As we prepared to scale to the rest of the product and engineering organization, we focused on the following ideas: further reducing manual toil, removing barriers to entry, reducing cost, and optimizing the development workflow. The diagram below shows our sandbox architecture.

Reduce manual toil (operator)

In Kubernetes, an operator acts on custom resources in order to automate a task or set of tasks. The custom resource allows us to create a well-defined entity and extend configurability options to users. The operator allows us to customize individual sandbox environments based on changes to the custom resource.

We utilized Kubebuilder to create our operator and CRD (custom resource definition). Kubebuilder was a great starting point and provides tools to ease rapid development of a new operator.

Using this pattern, we could easily perform CRUD operations (create, read, update, delete) on a custom resource using standard tools like kubectl, and the operator would handle updating our deployments in Kubernetes. These updates could include: updates to application configuration, deploying a new Docker container, injecting different secrets, etc. This flexibility allows for testing of many different scenarios like: developing a new feature, reproducing a bug, upgrading frameworks, and security and load testing.

Increase adoption by removing barriers to entry (admin web UI)

We built a web UI so users would be able to deploy sandboxes intuitively and easily without extensive knowledge of the underlying tools. The web UI interacts with our custom resource and lets the operator handle updates. It allows our teammates—both engineers and non-engineers—to easily spin up their own environments for development, demo, or training purposes without modifying production data.

In addition, we show helpful information about a sandbox to a user. This includes links to each of our applications; pre-filtered logs, metrics, tracing, and exceptions; and commands to connect to specific applications to ease debugging.

Reduce cost (autoscaler)

Because the sandbox environments are integrated with our monitoring stack, we have the full metrics and logging that we expect from our applications. We created an autoscaler service that performs queries against this information and scales our sandbox environments up and down. We’re able to decrease our costs by over 90% when these environments are not in use and are able to quickly scale them back up when they are being used.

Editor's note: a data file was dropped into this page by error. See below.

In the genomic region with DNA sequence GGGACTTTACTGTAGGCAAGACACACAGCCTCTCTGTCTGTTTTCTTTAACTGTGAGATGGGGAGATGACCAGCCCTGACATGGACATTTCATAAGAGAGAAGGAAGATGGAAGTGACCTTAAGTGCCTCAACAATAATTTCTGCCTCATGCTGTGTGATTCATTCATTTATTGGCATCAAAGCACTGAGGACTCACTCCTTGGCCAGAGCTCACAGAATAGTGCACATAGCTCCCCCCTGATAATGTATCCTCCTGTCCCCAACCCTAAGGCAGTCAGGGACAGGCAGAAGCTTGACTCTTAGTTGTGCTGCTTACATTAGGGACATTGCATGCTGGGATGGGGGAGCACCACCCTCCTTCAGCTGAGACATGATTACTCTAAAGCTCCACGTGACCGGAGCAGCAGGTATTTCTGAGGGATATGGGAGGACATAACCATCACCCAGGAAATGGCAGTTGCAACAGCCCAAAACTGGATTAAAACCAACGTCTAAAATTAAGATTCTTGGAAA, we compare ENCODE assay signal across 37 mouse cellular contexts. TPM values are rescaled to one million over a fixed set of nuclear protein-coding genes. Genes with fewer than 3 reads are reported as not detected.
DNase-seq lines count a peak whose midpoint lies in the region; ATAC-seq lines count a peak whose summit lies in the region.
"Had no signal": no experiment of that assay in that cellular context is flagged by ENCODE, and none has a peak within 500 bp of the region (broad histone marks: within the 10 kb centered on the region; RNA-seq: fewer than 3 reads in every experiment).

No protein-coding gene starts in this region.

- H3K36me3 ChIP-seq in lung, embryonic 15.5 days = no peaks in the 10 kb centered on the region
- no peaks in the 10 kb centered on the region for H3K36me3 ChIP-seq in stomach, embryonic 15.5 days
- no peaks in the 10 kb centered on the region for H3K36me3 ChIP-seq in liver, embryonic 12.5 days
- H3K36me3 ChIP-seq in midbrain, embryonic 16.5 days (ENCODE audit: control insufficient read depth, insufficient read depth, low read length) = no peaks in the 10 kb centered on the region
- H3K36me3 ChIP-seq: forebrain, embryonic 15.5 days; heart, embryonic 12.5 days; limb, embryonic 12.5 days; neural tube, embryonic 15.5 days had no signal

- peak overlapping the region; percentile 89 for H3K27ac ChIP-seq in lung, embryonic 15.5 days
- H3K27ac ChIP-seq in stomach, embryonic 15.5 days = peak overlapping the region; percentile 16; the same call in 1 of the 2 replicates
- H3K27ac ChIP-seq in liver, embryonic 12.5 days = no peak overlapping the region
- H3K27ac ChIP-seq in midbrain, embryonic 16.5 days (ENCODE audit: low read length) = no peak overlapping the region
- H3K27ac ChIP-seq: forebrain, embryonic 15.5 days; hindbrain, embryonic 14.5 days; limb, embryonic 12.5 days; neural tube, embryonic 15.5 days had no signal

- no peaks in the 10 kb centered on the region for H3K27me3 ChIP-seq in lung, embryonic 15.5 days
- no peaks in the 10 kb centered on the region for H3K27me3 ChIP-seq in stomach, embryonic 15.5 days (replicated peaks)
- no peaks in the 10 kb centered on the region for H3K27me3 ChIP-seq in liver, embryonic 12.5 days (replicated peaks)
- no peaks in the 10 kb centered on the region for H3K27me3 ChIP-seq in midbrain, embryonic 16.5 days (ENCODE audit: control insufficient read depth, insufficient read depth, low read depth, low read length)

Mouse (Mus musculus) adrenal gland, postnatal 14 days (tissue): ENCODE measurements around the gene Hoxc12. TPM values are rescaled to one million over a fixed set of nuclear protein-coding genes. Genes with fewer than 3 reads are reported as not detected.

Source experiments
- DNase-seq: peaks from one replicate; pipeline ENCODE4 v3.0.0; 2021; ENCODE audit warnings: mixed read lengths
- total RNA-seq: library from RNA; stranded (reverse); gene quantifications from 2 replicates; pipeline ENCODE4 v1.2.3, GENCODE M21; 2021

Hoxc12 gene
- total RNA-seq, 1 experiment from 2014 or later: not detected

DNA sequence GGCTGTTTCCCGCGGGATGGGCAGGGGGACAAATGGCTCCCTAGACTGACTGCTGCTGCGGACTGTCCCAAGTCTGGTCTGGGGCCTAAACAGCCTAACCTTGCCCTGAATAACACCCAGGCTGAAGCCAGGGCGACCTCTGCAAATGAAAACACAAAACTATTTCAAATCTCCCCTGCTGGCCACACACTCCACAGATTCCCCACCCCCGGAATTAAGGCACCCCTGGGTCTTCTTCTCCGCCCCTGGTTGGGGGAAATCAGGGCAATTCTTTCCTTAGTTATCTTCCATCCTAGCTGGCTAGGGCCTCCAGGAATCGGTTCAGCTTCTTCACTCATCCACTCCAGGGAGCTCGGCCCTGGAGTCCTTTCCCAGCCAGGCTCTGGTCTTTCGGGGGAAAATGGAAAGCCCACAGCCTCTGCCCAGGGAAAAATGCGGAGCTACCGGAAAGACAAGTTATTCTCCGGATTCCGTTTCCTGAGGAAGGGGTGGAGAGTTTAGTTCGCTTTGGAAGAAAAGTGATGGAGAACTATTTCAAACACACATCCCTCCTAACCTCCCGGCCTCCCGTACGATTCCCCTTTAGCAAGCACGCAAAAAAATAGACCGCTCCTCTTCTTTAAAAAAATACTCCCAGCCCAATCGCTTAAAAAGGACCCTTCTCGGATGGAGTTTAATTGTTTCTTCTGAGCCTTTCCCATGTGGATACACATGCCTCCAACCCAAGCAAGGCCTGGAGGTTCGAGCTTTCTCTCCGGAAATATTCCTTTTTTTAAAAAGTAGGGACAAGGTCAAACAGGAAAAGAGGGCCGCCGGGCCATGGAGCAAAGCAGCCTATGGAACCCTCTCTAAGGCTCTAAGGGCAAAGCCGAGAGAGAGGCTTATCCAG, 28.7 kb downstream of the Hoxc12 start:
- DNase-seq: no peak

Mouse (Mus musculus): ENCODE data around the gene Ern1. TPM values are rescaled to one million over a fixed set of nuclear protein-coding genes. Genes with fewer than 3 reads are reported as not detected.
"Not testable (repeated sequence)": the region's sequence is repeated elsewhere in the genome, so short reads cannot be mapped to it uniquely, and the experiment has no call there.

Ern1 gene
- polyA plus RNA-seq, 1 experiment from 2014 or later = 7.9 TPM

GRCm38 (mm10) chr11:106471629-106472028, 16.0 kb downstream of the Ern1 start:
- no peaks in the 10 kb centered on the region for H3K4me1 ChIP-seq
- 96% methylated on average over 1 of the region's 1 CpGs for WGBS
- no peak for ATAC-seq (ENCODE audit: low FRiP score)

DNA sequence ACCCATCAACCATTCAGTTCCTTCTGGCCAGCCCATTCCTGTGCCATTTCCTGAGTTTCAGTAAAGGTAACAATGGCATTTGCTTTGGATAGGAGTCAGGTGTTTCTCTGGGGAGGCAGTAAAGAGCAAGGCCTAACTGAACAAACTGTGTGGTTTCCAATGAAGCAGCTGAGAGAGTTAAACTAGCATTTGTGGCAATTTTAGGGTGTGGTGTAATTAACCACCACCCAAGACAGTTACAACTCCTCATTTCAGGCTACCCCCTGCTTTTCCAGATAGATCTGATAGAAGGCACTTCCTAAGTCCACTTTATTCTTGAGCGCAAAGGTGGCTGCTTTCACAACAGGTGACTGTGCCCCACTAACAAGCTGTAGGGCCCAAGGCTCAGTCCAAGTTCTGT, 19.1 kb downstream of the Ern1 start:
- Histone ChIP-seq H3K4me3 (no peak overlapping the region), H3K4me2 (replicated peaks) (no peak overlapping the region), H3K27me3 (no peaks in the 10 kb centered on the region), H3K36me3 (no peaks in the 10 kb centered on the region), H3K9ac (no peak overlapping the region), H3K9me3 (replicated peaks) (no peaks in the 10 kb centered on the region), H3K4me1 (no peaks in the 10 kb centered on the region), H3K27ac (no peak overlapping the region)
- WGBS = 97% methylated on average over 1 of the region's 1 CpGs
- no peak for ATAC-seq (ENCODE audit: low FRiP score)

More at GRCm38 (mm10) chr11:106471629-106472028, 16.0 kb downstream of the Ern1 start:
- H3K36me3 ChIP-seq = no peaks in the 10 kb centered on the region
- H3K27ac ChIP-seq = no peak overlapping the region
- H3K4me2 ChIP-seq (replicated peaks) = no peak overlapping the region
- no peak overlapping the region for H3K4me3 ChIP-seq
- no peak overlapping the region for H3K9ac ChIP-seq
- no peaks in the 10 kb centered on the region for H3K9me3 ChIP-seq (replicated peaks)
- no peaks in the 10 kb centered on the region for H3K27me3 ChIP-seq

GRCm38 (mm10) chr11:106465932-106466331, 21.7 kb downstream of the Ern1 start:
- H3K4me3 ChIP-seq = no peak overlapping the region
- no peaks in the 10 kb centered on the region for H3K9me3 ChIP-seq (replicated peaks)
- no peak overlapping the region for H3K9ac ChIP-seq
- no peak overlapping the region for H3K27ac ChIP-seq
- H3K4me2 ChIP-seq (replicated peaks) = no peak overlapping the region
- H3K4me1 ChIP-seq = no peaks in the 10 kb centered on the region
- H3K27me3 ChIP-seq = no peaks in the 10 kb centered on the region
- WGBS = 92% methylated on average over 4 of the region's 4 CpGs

Optimize the development workflow (image updater)

An additional feature we built into our sandbox environment is the ability to follow a feature branch in our applications. When an engineer pushes a commit to a pull request in Github, a corresponding sandbox will automatically update to this commit. This reduces several manual steps in the development workflow and allows engineers to test their code in near-to real time.


Sandbox environments have made an impact on the engineering organization and beyond.

  • Engineers can quickly desk check new code in a production-like environment during code reviews.

  • Shared sandboxes reduce the blast radius of bug bashes.

  • Non-engineers can spin up sandboxes to demo or provide training on features without impacting production data via the Admin UI. This has proven particularly useful for Product Managers and Designers on the team to be able to play with product features and better understand how they work in order to suggest improvements.

  • Teams have built use case scenarios into their applications. This allows easy reproducibility of critical paths and functionality.

With these five steps—Containerize, Kubernetes-ize, Helm-ify, Automate, Optimize—we’ve laid the foundation for deploying all of our environments in an automated and consistent manner. In addition to applying many of our learnings to improve our production environment, we successfully built core infrastructure that our engineers, product managers, and designers use each month to test their changes and reduce production downtime.